LOS ANGELES - (Feb. 6, 2014) - With very few treatment options available to fight deadly mucormycosis infections, a new Los Angeles Biomedical Research Institute (LA BioMed) study holds hope for adding to the arsenal of therapies physicians have to combat an increasingly common infection afflicting people with weakened immune systems.
An LA BioMed research team reported in an online, ahead-of-print study in the Antimicrobial Agents and Chemotherapy journal that the investigational drug isavuconazole was as effective in reducing mucormycosis infections in disease models as the most widely used treatment currently on the market, high-dose liposomal amphotericin B. Isavuconazole is an investigational once-daily intravenous and oral broad-spectrum antifungal for the potential treatment of severe invasive and life-threatening fungal infections. It is currently in phase 3 of clinical development.
"Expanding the options for fighting these deadly infections is especially important for patients who can't tolerate current treatments or whose infections may not respond to the antifungals on the market today," said Ashraf S. Ibrahim, PhD, an LA BioMed lead researcher and the corresponding author for the study. "With such a limited number of treatments available, developing new therapies is critical to increasing the number of people who survive these extremely lethal infections. "
Patients with weakened immune systems, hyperglycemia, acidosis (diabetic ketoacidosis or other forms of acidosis), malnutrition, or trauma patients are at increased risk of mucormycosis infection. Despite the current treatments and surgeries available to treat mucormycosis, more than half of patients with the infections die.
"Clearly, new strategies for preventing and treating mucormycosis are urgently needed," the researchers concluded.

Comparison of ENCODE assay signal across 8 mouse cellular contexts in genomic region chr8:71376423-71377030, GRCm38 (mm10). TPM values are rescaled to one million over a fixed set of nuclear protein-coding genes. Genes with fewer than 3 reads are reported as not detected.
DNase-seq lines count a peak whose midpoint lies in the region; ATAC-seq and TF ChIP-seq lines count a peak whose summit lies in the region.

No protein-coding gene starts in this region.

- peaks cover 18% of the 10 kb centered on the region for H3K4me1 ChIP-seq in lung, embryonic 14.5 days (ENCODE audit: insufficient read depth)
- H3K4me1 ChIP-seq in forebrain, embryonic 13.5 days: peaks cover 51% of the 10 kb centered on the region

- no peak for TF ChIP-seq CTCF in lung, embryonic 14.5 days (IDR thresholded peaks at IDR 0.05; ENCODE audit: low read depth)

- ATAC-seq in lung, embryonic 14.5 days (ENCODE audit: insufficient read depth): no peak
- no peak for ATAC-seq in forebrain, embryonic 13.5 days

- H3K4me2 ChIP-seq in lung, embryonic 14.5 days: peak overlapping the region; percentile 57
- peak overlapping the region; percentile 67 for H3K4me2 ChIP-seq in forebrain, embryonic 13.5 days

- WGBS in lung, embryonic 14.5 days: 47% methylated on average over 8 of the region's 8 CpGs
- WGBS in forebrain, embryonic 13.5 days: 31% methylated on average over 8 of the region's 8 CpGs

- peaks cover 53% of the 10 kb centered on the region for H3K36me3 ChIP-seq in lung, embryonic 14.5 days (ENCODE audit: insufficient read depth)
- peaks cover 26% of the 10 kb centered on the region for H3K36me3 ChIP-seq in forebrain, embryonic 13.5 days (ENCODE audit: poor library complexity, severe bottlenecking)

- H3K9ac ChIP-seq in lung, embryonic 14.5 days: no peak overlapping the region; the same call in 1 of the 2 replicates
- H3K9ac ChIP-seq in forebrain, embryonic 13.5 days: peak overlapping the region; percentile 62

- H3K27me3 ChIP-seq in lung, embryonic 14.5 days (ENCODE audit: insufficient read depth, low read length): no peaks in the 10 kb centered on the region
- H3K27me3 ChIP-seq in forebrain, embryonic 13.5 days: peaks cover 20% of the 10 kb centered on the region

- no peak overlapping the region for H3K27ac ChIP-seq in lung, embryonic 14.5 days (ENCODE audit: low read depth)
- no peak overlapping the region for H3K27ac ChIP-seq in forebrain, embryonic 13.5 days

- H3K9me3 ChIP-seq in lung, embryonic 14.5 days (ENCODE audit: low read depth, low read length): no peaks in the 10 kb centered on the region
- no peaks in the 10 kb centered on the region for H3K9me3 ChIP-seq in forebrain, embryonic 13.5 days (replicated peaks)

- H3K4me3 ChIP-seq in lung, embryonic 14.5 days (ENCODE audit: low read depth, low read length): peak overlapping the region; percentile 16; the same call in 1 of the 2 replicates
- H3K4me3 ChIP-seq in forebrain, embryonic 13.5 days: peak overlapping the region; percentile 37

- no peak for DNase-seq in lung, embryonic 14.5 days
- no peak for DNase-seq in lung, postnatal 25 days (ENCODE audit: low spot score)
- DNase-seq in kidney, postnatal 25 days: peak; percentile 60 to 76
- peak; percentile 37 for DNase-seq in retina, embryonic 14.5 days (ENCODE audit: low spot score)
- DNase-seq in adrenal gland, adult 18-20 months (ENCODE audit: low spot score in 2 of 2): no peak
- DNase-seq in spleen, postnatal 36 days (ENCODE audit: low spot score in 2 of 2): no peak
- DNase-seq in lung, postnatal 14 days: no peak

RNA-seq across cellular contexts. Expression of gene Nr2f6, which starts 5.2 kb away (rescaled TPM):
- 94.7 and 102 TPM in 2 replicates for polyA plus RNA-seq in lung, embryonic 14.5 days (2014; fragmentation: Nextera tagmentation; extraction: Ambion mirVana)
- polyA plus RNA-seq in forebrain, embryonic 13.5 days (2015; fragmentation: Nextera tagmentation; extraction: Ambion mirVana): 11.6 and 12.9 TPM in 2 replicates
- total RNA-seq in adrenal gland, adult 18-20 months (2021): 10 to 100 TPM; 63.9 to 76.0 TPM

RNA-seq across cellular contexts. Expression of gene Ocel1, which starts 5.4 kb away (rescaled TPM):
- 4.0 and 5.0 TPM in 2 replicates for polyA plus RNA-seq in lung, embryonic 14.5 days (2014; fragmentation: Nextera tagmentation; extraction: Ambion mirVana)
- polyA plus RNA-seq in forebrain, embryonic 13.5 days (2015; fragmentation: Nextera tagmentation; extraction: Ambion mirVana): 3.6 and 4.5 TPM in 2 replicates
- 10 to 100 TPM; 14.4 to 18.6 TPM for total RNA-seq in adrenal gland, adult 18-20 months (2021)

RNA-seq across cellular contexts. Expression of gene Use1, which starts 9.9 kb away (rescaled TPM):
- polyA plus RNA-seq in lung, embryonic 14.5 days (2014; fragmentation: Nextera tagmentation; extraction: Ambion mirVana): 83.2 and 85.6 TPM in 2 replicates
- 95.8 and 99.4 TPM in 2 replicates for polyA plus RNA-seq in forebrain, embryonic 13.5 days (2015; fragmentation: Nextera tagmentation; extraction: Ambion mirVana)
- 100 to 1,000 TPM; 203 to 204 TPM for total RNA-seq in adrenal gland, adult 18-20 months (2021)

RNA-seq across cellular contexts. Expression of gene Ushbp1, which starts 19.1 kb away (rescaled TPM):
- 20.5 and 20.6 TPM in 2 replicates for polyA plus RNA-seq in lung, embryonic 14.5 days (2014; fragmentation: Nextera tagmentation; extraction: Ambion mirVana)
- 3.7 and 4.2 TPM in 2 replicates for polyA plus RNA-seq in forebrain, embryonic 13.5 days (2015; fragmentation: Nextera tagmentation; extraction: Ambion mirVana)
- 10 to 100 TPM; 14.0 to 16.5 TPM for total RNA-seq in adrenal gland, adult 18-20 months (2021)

They examined the most common form of this deadly infection, mucormycosis due to Rhizopus delemar, and concluded that their results support the further development of isavuconazole.
This work was supported by Public Health Service grant R01 AI063503 and a research and educational grant from Astellas Pharma US to Dr. Ibrahim. Astellas Pharma is co-developing isavuconazole with Basilea Pharmaceutica Ltd.
Researchers contributing to the study were: Teclegiorgis Gebremariam, Guanpingsheng Luo, Hongkyu Lee, John E. Edwards Jr. and Laura Kovanda.
About LA BioMed
Founded in 1952, LA BioMed is one of the country's leading nonprofit independent biomedical research institutes. It has approximately 100 principal researchers conducting studies into improved diagnostics and treatments for cancer, inherited diseases, infectious diseases, illnesses caused by environmental factors and more. It also educates young scientists and provides community services, including prenatal counseling and childhood nutrition programs. LA BioMed is academically affiliated with the David Geffen School of Medicine at UCLA and located on the campus of Harbor-UCLA Medical Center. For more information, please visit http://www.